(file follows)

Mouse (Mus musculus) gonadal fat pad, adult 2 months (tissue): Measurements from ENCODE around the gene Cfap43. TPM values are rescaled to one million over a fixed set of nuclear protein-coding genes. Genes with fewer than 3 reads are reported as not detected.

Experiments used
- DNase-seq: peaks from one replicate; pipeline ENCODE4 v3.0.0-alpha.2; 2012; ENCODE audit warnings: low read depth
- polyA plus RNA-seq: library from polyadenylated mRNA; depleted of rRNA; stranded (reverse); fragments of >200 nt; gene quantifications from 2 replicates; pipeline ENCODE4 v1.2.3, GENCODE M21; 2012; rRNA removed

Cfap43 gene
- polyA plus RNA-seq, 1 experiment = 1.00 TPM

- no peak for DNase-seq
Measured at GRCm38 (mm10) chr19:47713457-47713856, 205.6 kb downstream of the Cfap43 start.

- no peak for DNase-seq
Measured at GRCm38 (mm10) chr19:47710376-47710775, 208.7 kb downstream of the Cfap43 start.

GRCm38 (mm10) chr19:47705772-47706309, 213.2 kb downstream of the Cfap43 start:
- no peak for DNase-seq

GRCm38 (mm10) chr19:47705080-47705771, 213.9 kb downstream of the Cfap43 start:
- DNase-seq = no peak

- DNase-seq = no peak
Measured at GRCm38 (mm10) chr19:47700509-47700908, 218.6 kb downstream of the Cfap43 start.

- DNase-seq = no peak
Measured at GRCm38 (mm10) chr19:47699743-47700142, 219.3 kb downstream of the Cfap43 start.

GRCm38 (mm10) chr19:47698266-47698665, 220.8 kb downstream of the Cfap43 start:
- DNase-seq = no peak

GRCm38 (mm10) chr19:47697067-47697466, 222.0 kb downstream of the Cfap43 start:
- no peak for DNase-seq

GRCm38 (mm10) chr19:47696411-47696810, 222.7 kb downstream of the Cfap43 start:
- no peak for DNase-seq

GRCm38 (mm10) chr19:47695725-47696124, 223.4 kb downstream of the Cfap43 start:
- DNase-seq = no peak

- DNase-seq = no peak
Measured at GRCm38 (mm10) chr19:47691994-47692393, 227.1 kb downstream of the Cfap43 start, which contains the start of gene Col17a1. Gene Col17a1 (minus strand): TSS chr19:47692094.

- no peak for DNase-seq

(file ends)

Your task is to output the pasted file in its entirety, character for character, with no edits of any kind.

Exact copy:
Mouse (Mus musculus) gonadal fat pad, adult 2 months (tissue): Measurements from ENCODE around the gene Cfap43. TPM values are rescaled to one million over a fixed set of nuclear protein-coding genes. Genes with fewer than 3 reads are reported as not detected.

Experiments used
- DNase-seq: peaks from one replicate; pipeline ENCODE4 v3.0.0-alpha.2; 2012; ENCODE audit warnings: low read depth
- polyA plus RNA-seq: library from polyadenylated mRNA; depleted of rRNA; stranded (reverse); fragments of >200 nt; gene quantifications from 2 replicates; pipeline ENCODE4 v1.2.3, GENCODE M21; 2012; rRNA removed

Cfap43 gene
- polyA plus RNA-seq, 1 experiment = 1.00 TPM

- no peak for DNase-seq
Measured at GRCm38 (mm10) chr19:47713457-47713856, 205.6 kb downstream of the Cfap43 start.

- no peak for DNase-seq
Measured at GRCm38 (mm10) chr19:47710376-47710775, 208.7 kb downstream of the Cfap43 start.

GRCm38 (mm10) chr19:47705772-47706309, 213.2 kb downstream of the Cfap43 start:
- no peak for DNase-seq

GRCm38 (mm10) chr19:47705080-47705771, 213.9 kb downstream of the Cfap43 start:
- DNase-seq = no peak

- DNase-seq = no peak
Measured at GRCm38 (mm10) chr19:47700509-47700908, 218.6 kb downstream of the Cfap43 start.

- DNase-seq = no peak
Measured at GRCm38 (mm10) chr19:47699743-47700142, 219.3 kb downstream of the Cfap43 start.

GRCm38 (mm10) chr19:47698266-47698665, 220.8 kb downstream of the Cfap43 start:
- DNase-seq = no peak

GRCm38 (mm10) chr19:47697067-47697466, 222.0 kb downstream of the Cfap43 start:
- no peak for DNase-seq

GRCm38 (mm10) chr19:47696411-47696810, 222.7 kb downstream of the Cfap43 start:
- no peak for DNase-seq

GRCm38 (mm10) chr19:47695725-47696124, 223.4 kb downstream of the Cfap43 start:
- DNase-seq = no peak

- DNase-seq = no peak
Measured at GRCm38 (mm10) chr19:47691994-47692393, 227.1 kb downstream of the Cfap43 start, which contains the start of gene Col17a1. Gene Col17a1 (minus strand): TSS chr19:47692094.

- no peak for DNase-seq